When seasons change and temperatures fluctuate, parents sometimes have questions regarding the New York City Department of Education’s outdoor recess policy. Hopefully the following will alleviate some of the confusion:
Several years ago, school personnel were advised to keep children inside when the outside temperature dropped below 32 degrees. In 2004, the New York City Department of Health and Mental Hygiene revisited this policy, recommending that a combination of factors be used to determine whether schools conduct outdoor play during cold weather days.
The New York City Department of Health and Mental Hygiene guidelines regarding outdoor play in cold weather states;
“Children benefit from vigorous exercise and should be given the opportunity to play outside whenever possible. Unless it is snowing or there is ice on the playground, low temperatures should not be a barrier to outside play, as long as children are appropriately dressed. The City’s Health Department strongly encourages principals to maintain outdoor play periods on the vast majority of winter days.”
Each day, school administrators take multiple factors into consideration when determining whether children will be going outdoors for gym classes and/or recess. Some of these considerations include; a) visual inspection of the play area, checking for ice patches and/or other defects. b) monitoring weather reports for temperature, wind chill factors, and precipitation c) possible safety concerns.
According to The New York City Department of Health and Mental Hygiene, every classroom must have a top rated dehumidifier as to avoid infestation of bacteria and other germs when the doors and windows are sealed tight during cold weather.
Sometimes children with asthma may experience increased symptoms while playing outside in cold weather. It is important to note that exercise-related asthma can be heightened at any temperature and can usually be prevented by taking the necessary medication or treatment before engaging in activities.
When the outdoor temperature rises above 95°, children can be at risk for a heat-related illness. They may also have a lower tolerance for exercise.
When the temperature is less than 95º and the humidity or heat index is high, it can increase the risk of heat related illnesses. The New York City Department of Health and Mental Hygiene recommends that schools limit the intensity of outdoor activities lasting more than 15 minutes to minimize the possibility of heat exhaustion or heat stroke.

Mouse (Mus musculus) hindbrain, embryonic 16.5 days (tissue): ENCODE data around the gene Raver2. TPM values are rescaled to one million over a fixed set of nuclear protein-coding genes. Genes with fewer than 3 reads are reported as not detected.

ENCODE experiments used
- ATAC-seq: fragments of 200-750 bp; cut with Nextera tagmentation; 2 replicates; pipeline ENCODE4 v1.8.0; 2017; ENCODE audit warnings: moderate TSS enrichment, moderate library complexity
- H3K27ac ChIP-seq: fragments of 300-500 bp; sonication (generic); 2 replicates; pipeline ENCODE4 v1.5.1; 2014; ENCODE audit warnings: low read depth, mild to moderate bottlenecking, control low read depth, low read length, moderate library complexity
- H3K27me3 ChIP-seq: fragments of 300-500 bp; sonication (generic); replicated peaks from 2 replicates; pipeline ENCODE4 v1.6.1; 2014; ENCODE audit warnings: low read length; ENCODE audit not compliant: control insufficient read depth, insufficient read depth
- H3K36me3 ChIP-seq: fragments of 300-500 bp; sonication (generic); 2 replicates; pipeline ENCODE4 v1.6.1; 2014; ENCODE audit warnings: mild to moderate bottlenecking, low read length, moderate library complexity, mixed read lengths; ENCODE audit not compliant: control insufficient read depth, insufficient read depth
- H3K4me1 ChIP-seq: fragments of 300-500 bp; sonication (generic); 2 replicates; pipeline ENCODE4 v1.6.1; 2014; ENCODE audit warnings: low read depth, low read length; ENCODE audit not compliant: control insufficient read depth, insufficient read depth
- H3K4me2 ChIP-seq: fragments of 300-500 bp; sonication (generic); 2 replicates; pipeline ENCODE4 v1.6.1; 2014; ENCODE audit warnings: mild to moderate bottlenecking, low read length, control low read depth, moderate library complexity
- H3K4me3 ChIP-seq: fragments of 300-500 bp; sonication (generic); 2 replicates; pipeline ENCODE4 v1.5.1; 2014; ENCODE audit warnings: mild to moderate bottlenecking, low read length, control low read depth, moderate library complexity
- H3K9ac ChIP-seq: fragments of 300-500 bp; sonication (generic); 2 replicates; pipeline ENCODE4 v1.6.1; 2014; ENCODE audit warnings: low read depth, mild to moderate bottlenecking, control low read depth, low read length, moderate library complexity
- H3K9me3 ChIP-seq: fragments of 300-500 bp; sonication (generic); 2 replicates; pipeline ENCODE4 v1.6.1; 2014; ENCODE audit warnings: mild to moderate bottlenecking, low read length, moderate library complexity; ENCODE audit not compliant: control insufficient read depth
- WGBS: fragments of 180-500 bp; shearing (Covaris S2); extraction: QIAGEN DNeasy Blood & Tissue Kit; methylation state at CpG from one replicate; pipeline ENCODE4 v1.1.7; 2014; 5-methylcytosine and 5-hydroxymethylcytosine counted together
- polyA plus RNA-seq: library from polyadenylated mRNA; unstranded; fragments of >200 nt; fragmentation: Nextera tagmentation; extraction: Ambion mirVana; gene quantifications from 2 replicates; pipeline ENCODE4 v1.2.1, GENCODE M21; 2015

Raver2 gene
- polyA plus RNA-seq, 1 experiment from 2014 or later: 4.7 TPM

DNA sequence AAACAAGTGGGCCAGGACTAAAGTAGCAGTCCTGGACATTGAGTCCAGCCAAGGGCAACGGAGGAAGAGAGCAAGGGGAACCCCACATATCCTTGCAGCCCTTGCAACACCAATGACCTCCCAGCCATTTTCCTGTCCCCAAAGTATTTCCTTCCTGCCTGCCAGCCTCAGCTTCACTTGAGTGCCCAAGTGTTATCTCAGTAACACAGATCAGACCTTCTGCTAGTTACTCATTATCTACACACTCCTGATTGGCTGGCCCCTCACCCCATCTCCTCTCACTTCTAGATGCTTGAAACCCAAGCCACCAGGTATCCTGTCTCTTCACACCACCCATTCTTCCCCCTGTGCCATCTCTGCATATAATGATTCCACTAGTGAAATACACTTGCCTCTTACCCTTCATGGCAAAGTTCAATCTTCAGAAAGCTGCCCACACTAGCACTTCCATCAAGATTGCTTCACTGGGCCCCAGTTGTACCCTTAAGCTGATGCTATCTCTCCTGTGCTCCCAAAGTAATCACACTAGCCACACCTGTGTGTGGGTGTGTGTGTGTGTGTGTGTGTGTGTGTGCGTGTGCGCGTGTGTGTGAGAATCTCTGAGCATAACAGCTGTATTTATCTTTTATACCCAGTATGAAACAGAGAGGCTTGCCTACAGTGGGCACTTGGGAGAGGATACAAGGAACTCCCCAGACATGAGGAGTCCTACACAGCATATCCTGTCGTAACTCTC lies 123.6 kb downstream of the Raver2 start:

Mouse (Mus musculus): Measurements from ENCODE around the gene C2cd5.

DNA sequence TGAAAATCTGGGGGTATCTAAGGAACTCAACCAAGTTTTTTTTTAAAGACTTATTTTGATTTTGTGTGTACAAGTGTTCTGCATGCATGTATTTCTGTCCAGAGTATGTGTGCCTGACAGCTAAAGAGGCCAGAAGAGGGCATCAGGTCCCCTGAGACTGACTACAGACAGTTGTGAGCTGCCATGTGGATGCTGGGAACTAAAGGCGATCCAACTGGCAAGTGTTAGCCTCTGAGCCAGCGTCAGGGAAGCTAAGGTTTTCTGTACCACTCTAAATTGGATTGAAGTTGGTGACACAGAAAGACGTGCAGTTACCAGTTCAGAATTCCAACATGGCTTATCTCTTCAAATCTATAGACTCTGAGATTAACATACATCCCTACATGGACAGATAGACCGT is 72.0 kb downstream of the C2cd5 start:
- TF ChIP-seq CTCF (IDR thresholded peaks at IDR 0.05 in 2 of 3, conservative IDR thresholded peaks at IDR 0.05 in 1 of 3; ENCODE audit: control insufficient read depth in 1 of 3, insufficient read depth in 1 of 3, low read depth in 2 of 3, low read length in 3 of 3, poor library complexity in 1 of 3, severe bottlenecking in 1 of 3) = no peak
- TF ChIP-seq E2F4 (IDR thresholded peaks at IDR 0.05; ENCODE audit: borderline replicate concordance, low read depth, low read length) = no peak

Students should be provided with access to water and be reminded to drink often during periods of high temperatures and humidity. It also may help to have students dress in appropriate light colored and lightweight clothing.
RECESS TO ENHANCE LEARNING
Over the past several years there has been much debate about the limited outdoor recess activity at schools. Much of this debate is related to the Common Core Standards and emphasis on state standardized testing. Parents and educators alike have been advocating for increasing the amount of time allocated for outdoor recess.
The Patchogue-Medford School District on Long Island recently doubled the amount of time for recess to 40 minutes from 20.
“Some of the things we’re going to focus on are the social, emotional, physical and cognitive needs of all of our students. We’re going to start to look at, from a structural standpoint, aspects of play, yoga, meditation, and most notably project-based learning.
Our school board and administration are completely aligned on these groundbreaking measures that will continue to define our school district as a beacon for progressive educational fundamentals and values,” said Michael Hynes, the Patchogue-Medford School District Superintendent.
It is an interesting perspective and as we have heard time and time again as adults, exercise can have a tremendous impact on both our physical and mental health. This concept should hold true for our children as well.
By Community Education Council 31 President Michael Reilly